Harvest Share


The Harvest Share is a food system recovery program. We aim at capturing fresh produce – such as fruit, vegetables, and nuts –  that would otherwise go to waste. We then make this produce available to picking volunteers and local service agencies that assist individuals in need. The program pursues different environmental and socio-economic goals:

  • To reduce waste
  • To reduce wildlife attractants
  • To support families and individuals in need
  • To reduce carbon footprint related to food consumption


The Harvest Share program also provides support to people who are unable to harvest their own fruit, vegetables, or nuts. We organize teams of volunteers to harvest the produce. This service is free of charge and the harvested produce is separated three ways; between the tree owners, the volunteer pickers, and local social or charitable organizations.

Tree Owners

If you have produce that needs picking, please contact the Harvest Share Administration Coordinator during the months of operation – between June and November – by email: [email protected]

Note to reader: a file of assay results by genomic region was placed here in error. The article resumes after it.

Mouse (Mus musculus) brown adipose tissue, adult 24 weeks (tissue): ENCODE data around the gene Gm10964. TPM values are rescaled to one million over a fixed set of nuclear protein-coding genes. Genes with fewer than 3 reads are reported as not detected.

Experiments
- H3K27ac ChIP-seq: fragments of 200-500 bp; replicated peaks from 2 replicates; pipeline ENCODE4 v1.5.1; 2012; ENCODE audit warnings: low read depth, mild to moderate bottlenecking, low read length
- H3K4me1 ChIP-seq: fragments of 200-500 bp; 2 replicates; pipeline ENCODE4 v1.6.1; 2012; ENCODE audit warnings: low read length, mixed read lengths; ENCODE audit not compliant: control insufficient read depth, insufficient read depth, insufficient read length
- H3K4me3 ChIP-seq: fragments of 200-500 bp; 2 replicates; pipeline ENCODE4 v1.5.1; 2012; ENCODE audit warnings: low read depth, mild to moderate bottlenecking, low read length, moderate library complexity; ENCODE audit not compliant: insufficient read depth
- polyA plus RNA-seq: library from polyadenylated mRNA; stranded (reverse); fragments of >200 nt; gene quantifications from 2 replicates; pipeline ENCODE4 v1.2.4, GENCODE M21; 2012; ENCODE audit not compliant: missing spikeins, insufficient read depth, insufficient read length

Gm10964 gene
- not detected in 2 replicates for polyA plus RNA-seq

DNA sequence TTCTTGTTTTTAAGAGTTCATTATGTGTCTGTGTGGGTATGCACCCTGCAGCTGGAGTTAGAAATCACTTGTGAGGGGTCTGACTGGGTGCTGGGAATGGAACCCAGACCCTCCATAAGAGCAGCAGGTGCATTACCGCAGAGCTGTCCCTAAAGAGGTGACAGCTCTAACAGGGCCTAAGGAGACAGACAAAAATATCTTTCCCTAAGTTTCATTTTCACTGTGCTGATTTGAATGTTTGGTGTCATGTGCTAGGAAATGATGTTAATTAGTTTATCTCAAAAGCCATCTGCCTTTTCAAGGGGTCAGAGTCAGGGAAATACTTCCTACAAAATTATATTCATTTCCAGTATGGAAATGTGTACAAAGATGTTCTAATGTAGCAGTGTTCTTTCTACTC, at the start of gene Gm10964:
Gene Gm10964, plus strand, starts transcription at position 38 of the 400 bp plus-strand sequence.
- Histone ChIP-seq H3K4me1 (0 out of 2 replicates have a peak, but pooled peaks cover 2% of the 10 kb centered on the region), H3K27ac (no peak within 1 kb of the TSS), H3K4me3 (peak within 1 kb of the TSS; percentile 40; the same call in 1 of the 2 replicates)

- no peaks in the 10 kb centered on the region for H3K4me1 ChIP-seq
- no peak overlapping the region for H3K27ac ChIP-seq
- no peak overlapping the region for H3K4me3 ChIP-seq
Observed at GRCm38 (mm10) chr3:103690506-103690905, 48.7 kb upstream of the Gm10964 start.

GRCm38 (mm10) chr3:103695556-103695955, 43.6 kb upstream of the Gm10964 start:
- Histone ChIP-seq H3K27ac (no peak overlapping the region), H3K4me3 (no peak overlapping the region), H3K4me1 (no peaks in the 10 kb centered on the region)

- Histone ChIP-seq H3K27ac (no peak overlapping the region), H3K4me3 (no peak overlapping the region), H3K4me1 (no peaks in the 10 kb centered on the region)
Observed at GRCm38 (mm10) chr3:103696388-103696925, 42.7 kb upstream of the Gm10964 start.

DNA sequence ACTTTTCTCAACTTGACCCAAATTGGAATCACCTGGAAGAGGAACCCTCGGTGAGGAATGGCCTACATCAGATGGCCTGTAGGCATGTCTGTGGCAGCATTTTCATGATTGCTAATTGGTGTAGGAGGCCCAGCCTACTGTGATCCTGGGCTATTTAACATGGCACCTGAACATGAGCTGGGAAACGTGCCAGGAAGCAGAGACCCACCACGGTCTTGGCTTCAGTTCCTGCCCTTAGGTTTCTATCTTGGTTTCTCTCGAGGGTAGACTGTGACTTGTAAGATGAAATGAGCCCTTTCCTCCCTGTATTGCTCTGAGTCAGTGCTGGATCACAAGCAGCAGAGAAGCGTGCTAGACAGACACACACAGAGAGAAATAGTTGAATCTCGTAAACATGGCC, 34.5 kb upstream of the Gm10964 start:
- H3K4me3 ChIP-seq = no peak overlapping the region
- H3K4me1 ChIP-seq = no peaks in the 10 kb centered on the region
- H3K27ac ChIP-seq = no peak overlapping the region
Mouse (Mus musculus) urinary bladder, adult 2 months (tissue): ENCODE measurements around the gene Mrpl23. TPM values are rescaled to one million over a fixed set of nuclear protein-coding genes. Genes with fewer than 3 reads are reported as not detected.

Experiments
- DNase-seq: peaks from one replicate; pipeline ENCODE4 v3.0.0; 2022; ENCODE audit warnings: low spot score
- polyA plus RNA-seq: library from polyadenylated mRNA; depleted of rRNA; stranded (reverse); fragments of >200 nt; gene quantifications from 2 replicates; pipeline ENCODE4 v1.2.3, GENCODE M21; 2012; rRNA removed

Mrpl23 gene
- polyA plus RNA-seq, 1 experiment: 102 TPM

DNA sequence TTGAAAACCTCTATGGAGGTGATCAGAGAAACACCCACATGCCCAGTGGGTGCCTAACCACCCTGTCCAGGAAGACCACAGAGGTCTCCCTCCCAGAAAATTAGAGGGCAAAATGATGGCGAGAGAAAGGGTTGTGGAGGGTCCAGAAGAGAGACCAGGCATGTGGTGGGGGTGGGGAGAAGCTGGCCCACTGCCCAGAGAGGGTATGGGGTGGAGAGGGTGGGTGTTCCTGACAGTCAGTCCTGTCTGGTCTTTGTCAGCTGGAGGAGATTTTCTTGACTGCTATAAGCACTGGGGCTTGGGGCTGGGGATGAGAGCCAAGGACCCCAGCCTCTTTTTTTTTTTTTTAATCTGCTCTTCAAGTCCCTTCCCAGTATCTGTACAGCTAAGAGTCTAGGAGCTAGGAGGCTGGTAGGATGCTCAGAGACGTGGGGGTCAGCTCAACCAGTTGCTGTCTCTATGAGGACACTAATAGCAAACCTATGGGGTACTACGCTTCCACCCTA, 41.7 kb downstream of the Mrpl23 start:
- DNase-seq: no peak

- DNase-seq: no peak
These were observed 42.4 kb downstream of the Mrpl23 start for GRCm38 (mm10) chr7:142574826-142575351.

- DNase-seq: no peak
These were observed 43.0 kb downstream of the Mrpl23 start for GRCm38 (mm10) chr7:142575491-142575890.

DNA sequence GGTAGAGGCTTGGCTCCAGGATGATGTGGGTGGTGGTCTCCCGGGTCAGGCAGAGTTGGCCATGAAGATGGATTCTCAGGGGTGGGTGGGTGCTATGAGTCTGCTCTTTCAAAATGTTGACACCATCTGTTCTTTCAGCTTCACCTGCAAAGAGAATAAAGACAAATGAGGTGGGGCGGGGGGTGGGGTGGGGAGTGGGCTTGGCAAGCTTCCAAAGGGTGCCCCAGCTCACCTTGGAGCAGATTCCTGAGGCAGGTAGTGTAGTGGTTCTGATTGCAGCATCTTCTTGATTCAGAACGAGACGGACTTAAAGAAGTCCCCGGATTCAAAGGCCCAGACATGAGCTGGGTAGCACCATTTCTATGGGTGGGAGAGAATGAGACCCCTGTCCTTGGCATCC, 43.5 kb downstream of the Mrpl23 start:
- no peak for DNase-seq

Picking Volunteers

If you are interested in picking produce for a share in the harvest, you are invited to contact the Harvest Share Administration Coordinator during the months of operation – between June and November –  by email at [email protected]


Head Office


Decades ago, when the Creston community was significantly smaller and more reliant on local produce as a primary food source, people would rally around the farmers to harvest and distribute food.

Over the years the industrialization of farming and commodification of foodstuffs changed the landscape. Today, the sheer number and size of commercial operations demand less reliance on the community and greater dependence on migrant workers to get produce to market. Additionally, the growth in local population not directly or actively involved in agriculture, the ever-increasing reliance on food importation, as well as the consequent separation from our food system, have all contributed to a disconnect between resident farmers and non-farmers. As a result, Creston became a community where there was such bounty that tonnes of fresh produce fell to the ground unharvested. Yet within this conspicuous abundance, some people did not have enough to eat.

To address the abundance and yet need of food, the Creston Valley Food Action Coalition implemented the Harvest Share Program in 2008. This was the beginning of a multifaceted program that would bring the community together.